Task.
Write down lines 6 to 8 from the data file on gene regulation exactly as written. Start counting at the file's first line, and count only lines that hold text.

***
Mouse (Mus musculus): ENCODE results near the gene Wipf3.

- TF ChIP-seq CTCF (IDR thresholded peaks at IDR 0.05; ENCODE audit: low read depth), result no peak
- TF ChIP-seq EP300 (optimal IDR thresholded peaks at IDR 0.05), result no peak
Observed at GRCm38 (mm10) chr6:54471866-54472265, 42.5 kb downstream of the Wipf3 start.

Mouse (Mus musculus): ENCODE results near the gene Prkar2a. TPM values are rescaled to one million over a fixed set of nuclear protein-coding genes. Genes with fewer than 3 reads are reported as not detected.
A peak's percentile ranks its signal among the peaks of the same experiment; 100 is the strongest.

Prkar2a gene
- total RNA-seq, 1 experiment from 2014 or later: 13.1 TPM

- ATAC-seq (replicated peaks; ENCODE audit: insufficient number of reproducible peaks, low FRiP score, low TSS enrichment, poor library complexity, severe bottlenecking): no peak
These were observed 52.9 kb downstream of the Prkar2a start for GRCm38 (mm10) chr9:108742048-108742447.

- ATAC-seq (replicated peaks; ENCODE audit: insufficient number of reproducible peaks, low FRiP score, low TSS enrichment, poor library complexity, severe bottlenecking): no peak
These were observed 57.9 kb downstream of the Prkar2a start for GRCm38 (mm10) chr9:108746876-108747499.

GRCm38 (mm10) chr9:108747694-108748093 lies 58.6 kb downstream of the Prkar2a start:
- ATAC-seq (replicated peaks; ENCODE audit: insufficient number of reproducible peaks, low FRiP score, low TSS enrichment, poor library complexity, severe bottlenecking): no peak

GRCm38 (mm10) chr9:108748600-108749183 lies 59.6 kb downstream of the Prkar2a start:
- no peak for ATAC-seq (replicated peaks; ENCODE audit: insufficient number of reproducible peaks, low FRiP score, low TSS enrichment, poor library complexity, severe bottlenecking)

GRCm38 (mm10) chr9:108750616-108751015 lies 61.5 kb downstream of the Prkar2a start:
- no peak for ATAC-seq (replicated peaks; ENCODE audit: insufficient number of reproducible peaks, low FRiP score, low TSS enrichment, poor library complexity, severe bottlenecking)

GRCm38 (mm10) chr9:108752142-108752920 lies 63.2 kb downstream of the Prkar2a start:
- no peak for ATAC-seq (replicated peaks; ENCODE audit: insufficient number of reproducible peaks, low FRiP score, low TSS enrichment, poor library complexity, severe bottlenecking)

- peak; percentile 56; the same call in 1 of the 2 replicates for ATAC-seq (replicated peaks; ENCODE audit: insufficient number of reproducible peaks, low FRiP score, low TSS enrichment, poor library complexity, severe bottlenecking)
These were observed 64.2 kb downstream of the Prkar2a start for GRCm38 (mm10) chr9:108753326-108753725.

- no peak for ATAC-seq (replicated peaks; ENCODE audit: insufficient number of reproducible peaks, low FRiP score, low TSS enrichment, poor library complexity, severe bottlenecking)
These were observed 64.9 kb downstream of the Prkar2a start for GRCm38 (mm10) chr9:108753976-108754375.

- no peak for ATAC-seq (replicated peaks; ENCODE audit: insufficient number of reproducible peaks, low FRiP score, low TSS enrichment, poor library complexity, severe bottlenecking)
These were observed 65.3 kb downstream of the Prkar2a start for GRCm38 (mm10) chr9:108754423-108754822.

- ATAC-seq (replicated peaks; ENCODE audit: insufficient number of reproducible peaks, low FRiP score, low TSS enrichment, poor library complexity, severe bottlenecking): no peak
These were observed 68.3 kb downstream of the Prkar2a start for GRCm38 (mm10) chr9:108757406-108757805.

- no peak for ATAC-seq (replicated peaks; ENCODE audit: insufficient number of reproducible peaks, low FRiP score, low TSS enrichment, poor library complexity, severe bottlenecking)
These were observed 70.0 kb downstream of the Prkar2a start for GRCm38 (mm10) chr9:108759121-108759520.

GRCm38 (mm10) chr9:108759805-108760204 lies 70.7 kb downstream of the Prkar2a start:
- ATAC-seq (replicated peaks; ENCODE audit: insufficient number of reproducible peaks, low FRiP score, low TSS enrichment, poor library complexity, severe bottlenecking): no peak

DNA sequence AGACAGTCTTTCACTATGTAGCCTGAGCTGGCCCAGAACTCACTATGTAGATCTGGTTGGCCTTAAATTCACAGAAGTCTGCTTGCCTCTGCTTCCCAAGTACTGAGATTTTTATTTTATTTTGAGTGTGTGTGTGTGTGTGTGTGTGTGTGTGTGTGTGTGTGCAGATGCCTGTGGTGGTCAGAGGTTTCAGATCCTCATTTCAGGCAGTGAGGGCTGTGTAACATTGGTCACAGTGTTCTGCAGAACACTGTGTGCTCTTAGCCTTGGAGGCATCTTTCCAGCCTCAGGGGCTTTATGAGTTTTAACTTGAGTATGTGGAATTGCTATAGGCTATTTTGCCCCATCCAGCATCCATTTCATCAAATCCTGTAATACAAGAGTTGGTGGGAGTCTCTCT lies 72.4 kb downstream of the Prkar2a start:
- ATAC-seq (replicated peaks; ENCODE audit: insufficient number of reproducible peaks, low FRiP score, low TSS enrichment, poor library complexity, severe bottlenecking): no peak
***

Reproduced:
A peak's percentile ranks its signal among the peaks of the same experiment; 100 is the strongest.

Prkar2a gene
- total RNA-seq, 1 experiment from 2014 or later: 13.1 TPM